Since the “Opium Wars,” the Chinese (and Ruskie) communists have been staged to be the European Banksters’ “carrier-killer” missile to tank our ship of state. Perhaps, I should have said “FREE WORLD.” :-) But valid points all — (esp. JRL — fire with fire), and please consider our current economic meltdown. Nukes were just too messy (so far). So, welcome to eufrrprc, where one-world order is the daily special, and the war is ON, and is one of financial (capitalistic) conquest.

Welcome also to the third world (financial/cyber) WAR. Socrates is right, but think where they received their training. The “money masters” out of the “City of London” — not to be confused with London City have planned this outcome for hundreds of years. Do you think the Brit Royals & European Oligarchs ever forgave US for the revolution or for world dominance?

Yep — cold as ice as far as commies/oligarchs/one-worlders go! BTW, I have no problem with a new-world order as long as we’re all FREE and WE (United States) are running it.

I was thinking with an equal number of escorts that to have the ability to launch an equal number of fighters they would need two Shi Lang class carriers launching simutaneously to equal one Nimitz. I read on a Drudge Report link that the Shi Lang will have 50 fighters vs the Nimitz class having 90 fighters. So the Chinese could attempt to duplicate one of our carrier battle groups and then in the cent of it have two Shi Lang type carriers instead of the one Nimitz class we have.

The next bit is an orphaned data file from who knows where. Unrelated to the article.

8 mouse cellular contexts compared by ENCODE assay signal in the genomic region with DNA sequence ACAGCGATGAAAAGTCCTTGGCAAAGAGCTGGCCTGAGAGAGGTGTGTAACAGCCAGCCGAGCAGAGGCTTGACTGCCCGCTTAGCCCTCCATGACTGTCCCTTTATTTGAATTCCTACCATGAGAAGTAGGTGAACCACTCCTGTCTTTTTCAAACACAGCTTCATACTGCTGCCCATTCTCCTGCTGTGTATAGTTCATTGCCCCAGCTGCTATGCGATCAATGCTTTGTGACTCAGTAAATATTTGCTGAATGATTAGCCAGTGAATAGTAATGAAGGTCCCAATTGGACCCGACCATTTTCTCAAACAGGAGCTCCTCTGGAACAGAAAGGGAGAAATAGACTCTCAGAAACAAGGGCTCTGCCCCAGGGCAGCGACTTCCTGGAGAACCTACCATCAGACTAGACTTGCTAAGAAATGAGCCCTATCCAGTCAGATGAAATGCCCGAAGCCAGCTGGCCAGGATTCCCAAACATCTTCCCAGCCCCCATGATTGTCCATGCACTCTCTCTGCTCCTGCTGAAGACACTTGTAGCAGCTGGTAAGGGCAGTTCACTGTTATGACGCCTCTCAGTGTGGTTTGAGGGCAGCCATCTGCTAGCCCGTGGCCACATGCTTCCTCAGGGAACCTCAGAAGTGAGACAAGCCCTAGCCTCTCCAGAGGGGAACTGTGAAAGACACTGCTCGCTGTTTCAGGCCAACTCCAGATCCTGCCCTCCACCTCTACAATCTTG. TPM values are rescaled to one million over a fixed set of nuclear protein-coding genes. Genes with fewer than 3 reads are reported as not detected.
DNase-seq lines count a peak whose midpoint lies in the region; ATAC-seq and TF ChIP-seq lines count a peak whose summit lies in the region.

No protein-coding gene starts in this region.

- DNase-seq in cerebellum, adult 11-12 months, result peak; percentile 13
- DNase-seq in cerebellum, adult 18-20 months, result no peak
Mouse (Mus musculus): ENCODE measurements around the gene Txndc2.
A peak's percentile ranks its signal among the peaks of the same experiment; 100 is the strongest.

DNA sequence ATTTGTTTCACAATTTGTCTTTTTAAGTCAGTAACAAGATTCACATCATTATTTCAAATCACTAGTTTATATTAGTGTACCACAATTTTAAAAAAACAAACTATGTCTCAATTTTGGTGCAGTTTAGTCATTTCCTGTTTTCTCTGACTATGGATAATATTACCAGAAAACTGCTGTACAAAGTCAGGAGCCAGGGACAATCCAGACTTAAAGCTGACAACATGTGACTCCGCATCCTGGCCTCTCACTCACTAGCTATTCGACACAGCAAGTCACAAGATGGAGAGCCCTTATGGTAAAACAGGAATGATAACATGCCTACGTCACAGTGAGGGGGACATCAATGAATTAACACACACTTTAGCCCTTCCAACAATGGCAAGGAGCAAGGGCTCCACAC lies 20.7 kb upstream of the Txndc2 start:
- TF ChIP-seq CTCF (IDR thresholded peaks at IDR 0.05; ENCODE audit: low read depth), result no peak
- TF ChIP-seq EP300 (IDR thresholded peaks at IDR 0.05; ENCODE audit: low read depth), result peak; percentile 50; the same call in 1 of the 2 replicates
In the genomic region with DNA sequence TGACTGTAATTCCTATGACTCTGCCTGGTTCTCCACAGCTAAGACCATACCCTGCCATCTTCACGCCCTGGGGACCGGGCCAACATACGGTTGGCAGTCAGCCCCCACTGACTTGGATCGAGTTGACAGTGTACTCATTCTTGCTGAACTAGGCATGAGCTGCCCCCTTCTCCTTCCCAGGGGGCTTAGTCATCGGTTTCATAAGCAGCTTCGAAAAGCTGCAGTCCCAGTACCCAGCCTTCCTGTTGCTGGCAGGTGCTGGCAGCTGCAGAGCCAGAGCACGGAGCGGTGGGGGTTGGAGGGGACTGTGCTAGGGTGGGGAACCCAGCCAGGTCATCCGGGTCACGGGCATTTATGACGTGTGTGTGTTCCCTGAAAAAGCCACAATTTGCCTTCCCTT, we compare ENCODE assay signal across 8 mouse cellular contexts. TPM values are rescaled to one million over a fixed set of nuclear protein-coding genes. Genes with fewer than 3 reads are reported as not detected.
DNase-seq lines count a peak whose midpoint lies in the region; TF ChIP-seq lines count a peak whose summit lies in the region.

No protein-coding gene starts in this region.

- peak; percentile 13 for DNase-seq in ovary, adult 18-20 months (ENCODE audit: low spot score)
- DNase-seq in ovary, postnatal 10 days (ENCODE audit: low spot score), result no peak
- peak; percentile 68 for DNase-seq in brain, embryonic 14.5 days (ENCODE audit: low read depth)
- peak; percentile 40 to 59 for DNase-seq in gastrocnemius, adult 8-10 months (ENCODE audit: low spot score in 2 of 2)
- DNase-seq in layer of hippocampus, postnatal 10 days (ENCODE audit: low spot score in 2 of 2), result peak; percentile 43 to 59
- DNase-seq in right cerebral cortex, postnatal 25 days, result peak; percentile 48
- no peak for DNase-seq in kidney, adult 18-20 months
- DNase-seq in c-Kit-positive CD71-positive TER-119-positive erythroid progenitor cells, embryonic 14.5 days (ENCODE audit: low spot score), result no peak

* “center of it…”

Having the “toys of the trade” is only a small part of the issue. Few today would not accept the fact that a MiG-15 had a significant technical advantage over the F-86, plane-o-plane in Korea, but the mano-o-mano kill ratio was all on the side of the F-86s, except perhaps when Russian pilots were in the MiG’s! Even if the Chinese CBG was able to field the same number of aircraft, it would not really be much of a fair fight. They are right now at the same place in terms of learning about using CBGs in combat as we were when we launched the USS Langley! They can learn a lot from the open literature generated over 90-plus years of Attack Carrier operations, but they are a long way from playing hard ball in the major league show!

Here here… Friends also don’t surface SSK’s within a battlegroup to prove if you can (but we zorched one of them little suckers!!!).

We need to keep in mind; that the historic Chineese mindset is that if you are not Chineese; you are a lesser race/species as stated by Mao.

What if the scenario isn’t vs us but the Phillipines, Vietnam, Australia, Japan, South Korea, Micronesia, Indonesia, Thailand, or India? Would we always insert ourselves in one of these disputes with one of our CBGs?

PRECISELY! Even a single carrier in a CBG offshore from a country lacking the same capability becomes a real issue that must be addressed. Land based air power, ASGMs, submarines, etc can all come into play, but a CBG is a major threat if the negotiations turned ugly. The Chinese CBG(s) are political instruments, not really a “counter” to the USN, at least not for a LONG time!